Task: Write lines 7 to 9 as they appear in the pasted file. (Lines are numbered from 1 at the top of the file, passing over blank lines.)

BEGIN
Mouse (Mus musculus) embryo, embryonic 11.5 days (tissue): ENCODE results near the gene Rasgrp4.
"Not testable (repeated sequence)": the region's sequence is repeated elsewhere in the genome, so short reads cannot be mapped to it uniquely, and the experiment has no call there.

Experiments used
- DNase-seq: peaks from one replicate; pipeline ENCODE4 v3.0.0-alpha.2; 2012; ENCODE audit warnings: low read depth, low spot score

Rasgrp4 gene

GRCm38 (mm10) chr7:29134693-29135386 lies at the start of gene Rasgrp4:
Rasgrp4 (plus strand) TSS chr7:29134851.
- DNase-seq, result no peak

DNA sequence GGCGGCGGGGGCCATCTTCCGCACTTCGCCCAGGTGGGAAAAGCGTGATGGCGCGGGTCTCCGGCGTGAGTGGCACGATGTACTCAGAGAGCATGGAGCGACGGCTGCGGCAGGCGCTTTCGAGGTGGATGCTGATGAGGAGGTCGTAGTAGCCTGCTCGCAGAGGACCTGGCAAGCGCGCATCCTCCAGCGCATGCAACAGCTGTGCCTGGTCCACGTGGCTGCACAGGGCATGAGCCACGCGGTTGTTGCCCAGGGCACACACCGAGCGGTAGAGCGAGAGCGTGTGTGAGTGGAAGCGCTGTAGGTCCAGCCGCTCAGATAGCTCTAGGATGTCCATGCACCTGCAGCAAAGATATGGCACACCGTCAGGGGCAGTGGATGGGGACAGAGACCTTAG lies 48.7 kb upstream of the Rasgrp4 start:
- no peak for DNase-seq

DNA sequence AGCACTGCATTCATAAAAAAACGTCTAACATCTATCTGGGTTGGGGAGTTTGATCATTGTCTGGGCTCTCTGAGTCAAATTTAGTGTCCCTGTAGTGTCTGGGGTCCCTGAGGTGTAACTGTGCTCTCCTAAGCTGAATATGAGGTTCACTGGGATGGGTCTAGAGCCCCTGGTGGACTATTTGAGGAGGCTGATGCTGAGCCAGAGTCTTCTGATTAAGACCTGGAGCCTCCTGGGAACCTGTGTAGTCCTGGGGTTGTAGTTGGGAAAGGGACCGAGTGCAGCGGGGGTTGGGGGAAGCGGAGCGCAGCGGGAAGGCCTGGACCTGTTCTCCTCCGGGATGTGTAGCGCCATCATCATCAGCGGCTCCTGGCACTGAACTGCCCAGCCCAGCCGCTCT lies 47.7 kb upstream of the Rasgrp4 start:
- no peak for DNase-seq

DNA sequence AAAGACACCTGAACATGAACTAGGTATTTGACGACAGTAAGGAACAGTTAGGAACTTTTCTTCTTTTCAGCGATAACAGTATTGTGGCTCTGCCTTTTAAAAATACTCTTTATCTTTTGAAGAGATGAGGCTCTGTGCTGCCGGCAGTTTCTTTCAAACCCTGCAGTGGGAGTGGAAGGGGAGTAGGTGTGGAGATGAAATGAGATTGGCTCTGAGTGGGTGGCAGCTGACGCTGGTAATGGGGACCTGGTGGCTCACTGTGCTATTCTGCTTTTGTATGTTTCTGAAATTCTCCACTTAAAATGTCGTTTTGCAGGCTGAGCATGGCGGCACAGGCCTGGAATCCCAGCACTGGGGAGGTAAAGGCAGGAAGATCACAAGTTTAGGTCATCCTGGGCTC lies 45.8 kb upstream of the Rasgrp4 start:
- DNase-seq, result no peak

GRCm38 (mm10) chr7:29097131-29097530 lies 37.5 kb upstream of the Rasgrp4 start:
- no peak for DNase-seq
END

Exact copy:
Rasgrp4 (plus strand) TSS chr7:29134851.
- DNase-seq, result no peak

DNA sequence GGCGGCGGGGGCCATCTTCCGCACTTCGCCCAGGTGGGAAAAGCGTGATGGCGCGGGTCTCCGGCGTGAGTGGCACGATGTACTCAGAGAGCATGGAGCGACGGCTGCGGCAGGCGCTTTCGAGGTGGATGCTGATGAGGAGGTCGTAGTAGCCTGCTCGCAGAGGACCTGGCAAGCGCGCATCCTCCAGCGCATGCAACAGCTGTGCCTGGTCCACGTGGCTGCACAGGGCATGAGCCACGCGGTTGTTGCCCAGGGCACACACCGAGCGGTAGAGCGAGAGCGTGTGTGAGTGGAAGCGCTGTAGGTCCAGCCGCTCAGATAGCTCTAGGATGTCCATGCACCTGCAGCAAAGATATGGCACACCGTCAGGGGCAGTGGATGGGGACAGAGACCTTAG lies 48.7 kb upstream of the Rasgrp4 start: